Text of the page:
Consumer Credit

Working Paper

Not Cashing In on Cashing Out: An Analysis of Low Cash-Out Refinance Rates

WP 23-04 – More than half of borrowers who have both home equity and high-interest loans fail to reduce their overall debt burden by folding this high-interest debt into a lower-interest mortgage when they undertake a mortgage refinance.

Featured Work

Consumer Credit

Working Paper

Missouri’s Medicaid Contraction and Consumer Financial Outcomes

WP 20-42/R – In July 2005, the state of Missouri implemented a series of cuts to its Medicaid program. These cuts resulted in the elimination of the Medical Assistance for Workers with Disabilities program, more stringent eligibility requirements, and less generous Medicaid coverage for eligible individuals.

Cryptocurrency Ownership: Insights from the CFI COVID-19 Survey of Consumers

Since the early 2010s, the rise of so-called cryptocurrencies has received significant attention from financial market participants, policymakers, and academics. Cryptocurrencies are digital or virtual currencies (such as bitcoin, Ethererum, Litecoin, and many others) in which transactions are verified and records are maintained by a decentralized, distributed ledger system using cryptography, rather than by a centralized authority.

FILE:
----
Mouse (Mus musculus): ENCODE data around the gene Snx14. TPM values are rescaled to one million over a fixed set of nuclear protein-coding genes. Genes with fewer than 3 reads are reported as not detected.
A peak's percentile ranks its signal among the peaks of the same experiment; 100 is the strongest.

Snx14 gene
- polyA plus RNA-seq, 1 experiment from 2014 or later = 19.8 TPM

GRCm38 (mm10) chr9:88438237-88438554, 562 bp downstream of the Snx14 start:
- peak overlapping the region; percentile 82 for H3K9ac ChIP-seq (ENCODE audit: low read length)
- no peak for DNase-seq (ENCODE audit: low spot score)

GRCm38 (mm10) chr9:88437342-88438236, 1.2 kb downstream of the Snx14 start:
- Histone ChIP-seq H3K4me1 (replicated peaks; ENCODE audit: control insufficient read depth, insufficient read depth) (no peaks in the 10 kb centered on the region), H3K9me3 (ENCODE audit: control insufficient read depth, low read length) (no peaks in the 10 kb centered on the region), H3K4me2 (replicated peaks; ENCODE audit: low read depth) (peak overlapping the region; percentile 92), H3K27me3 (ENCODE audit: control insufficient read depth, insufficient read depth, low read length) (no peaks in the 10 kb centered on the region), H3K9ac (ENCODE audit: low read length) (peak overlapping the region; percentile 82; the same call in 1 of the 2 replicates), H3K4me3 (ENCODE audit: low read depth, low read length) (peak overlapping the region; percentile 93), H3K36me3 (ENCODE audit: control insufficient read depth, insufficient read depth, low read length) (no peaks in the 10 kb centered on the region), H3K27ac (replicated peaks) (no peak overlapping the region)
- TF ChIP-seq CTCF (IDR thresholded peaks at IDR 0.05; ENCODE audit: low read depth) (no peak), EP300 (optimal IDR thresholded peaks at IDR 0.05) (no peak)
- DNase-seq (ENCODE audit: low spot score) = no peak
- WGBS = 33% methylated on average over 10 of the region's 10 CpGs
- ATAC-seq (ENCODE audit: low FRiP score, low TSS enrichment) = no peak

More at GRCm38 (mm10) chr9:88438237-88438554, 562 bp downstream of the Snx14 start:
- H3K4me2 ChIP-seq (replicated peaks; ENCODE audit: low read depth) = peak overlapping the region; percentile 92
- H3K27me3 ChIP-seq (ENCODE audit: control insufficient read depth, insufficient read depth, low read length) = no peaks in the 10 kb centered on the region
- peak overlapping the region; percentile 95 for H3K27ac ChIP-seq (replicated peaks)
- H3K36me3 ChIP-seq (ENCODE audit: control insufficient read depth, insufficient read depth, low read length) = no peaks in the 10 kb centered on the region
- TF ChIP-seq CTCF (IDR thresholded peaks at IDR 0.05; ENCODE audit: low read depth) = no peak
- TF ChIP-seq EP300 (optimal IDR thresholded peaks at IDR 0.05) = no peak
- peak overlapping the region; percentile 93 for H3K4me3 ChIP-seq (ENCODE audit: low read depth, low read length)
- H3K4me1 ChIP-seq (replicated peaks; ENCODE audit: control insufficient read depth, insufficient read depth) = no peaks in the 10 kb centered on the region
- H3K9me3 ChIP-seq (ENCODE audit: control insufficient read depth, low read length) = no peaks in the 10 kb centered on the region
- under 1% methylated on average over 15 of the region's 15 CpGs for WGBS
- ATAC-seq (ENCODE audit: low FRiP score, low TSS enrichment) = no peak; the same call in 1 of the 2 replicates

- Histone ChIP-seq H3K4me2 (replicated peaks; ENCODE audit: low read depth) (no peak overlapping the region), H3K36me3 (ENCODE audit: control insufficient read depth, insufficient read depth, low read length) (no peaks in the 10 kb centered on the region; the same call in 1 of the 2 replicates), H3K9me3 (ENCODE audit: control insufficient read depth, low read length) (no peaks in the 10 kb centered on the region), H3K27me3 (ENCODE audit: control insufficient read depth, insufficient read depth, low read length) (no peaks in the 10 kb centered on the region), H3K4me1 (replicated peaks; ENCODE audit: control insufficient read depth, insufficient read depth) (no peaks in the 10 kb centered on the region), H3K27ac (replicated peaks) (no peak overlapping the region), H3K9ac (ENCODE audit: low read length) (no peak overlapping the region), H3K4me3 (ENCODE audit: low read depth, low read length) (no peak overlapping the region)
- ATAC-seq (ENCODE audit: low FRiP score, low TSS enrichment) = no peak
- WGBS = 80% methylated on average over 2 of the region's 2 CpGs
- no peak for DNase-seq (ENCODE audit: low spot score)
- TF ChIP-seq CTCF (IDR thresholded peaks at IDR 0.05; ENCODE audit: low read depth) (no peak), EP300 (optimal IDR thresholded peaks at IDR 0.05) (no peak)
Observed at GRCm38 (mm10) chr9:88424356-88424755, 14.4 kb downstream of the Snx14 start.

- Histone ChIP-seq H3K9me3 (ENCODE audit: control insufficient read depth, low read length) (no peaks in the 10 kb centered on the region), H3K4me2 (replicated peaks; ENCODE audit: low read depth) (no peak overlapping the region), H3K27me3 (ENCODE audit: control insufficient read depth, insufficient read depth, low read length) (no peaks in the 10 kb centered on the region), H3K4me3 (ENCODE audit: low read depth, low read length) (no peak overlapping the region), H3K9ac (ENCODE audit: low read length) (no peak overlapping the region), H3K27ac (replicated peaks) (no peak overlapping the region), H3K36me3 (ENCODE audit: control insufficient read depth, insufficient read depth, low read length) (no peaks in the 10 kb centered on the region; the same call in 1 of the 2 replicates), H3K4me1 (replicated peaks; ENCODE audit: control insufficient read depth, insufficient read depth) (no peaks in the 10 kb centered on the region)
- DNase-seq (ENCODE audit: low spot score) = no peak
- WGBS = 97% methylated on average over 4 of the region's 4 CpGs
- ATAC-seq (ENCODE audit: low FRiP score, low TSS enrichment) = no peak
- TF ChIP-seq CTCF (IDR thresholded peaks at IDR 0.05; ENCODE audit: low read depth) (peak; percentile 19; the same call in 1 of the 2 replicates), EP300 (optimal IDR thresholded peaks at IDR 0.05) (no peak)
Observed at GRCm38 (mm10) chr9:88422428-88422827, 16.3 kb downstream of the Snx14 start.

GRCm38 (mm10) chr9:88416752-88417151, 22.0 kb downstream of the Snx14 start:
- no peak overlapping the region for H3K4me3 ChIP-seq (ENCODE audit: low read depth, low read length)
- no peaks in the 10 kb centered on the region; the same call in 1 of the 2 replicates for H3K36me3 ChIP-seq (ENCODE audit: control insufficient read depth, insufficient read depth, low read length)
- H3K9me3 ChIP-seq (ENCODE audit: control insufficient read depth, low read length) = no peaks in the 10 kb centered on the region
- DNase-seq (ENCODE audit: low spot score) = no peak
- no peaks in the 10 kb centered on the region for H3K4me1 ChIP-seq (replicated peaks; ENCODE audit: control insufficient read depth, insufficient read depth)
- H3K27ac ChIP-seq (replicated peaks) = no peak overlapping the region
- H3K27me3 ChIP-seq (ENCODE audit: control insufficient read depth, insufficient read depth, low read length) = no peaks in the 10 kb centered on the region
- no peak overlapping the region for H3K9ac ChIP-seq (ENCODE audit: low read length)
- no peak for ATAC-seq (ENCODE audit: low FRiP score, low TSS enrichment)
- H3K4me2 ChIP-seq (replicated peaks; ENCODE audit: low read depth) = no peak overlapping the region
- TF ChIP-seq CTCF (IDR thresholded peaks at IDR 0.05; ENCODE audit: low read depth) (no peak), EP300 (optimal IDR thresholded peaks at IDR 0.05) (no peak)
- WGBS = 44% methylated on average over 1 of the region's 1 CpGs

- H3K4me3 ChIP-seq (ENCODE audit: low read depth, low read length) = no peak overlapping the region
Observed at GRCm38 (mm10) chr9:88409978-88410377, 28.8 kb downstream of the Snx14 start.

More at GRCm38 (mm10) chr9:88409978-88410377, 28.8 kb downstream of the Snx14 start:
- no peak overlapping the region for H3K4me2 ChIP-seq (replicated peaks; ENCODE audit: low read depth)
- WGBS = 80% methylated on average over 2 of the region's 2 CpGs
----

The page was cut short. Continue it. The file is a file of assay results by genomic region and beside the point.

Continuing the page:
Consumer Credit


Can Everyone Tap Into the Housing Piggy Bank? Racial Disparities in Access to Home Equity

This working paper, recently published by the Atlanta Fed, explores racial disparities related to home equity access.

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CFI COVID-19 Survey of Consumers

To gain insights into the impact of the COVID-19 pandemic on financial security in the U.S., the Consumer Finance Institute at the Federal Reserve Bank of Philadelphia conducted a series of national surveys of consumers beginning in April 2020 and concluding in April 2022.

Updated: 30 May ’23

A Map of Racially Restrictive Covenants in the City of Philadelphia

An interactive look at the impact of discriminatory real estate practices on the people and economy of Philadelphia.

Updated: 17 Jun ’22